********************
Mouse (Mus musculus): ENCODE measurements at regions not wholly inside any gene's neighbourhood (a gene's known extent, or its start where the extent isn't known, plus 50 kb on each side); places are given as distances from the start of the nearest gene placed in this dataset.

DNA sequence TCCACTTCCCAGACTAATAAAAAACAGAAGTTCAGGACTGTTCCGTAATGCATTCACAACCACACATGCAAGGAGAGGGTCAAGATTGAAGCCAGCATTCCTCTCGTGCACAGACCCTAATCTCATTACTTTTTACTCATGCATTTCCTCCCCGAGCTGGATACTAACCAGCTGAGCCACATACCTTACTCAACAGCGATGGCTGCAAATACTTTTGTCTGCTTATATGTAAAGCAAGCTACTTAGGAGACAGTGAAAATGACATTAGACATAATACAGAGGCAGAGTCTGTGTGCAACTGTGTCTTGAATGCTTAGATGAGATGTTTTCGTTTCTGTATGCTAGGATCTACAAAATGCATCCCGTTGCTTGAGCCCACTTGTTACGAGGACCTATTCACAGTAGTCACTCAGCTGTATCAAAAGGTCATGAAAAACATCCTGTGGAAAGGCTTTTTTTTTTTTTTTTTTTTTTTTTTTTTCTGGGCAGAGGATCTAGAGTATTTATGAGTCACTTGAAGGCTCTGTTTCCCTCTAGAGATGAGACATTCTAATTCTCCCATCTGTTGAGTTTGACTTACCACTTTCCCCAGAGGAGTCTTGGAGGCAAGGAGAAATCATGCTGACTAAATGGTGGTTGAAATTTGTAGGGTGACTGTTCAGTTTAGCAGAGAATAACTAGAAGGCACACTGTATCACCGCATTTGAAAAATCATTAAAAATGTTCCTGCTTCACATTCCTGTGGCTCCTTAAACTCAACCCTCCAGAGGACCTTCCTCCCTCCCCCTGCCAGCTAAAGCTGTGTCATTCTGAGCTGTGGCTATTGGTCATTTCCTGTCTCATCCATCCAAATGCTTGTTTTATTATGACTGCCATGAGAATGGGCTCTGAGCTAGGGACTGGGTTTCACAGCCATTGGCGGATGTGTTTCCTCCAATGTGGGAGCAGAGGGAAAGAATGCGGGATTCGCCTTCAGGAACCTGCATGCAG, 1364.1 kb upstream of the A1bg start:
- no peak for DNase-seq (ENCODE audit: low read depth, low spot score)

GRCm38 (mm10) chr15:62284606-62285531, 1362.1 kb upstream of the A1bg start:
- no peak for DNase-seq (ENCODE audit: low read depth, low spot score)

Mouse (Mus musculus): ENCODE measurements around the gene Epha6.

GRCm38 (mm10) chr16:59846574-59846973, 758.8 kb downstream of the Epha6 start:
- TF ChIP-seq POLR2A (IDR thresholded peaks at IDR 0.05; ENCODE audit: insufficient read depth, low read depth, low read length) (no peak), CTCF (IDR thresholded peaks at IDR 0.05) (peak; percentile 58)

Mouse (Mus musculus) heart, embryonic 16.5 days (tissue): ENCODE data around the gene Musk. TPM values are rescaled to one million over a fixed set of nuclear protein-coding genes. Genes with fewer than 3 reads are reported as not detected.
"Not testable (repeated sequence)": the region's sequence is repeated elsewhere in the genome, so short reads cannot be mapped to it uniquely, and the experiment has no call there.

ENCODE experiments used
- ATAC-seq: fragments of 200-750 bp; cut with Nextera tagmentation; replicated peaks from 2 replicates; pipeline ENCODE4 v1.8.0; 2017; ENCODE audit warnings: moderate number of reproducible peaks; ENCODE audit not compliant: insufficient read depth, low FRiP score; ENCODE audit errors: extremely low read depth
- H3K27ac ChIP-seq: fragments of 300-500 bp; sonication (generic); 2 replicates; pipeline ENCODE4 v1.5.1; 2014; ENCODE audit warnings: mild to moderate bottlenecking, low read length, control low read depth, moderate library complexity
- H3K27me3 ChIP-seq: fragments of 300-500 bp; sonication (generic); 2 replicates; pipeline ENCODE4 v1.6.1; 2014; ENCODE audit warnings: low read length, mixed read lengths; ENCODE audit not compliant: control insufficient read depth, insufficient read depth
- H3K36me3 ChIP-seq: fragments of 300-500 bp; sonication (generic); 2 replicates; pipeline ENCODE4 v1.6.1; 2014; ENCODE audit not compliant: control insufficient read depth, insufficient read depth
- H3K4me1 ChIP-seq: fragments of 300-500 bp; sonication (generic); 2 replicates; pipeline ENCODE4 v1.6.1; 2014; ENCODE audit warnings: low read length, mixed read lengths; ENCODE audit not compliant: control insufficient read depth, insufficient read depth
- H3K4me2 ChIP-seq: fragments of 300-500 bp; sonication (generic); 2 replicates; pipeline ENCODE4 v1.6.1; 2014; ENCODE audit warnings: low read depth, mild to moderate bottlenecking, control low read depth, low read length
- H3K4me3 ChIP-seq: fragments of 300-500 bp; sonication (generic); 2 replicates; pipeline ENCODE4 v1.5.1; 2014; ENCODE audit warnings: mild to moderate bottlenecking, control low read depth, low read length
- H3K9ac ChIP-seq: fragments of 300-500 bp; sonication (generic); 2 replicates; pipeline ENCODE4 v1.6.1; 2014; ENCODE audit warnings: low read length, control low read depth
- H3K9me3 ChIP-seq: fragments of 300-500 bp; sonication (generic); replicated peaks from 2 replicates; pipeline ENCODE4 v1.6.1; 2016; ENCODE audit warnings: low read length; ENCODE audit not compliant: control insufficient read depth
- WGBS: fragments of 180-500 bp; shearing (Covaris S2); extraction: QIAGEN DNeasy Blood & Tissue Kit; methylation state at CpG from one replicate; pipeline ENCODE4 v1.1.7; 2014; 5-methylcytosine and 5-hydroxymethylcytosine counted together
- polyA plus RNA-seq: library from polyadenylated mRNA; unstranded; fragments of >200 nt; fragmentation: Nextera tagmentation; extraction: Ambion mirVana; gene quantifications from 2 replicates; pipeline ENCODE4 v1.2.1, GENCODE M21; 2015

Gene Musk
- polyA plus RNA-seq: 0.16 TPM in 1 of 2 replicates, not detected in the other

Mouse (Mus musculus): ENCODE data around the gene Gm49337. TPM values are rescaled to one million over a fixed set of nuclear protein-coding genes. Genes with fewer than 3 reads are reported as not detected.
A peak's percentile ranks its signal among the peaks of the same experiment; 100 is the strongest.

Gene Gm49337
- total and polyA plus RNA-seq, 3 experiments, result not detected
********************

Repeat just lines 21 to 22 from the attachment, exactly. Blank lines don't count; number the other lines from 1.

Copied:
- WGBS: fragments of 180-500 bp; shearing (Covaris S2); extraction: QIAGEN DNeasy Blood & Tissue Kit; methylation state at CpG from one replicate; pipeline ENCODE4 v1.1.7; 2014; 5-methylcytosine and 5-hydroxymethylcytosine counted together
- polyA plus RNA-seq: library from polyadenylated mRNA; unstranded; fragments of >200 nt; fragmentation: Nextera tagmentation; extraction: Ambion mirVana; gene quantifications from 2 replicates; pipeline ENCODE4 v1.2.1, GENCODE M21; 2015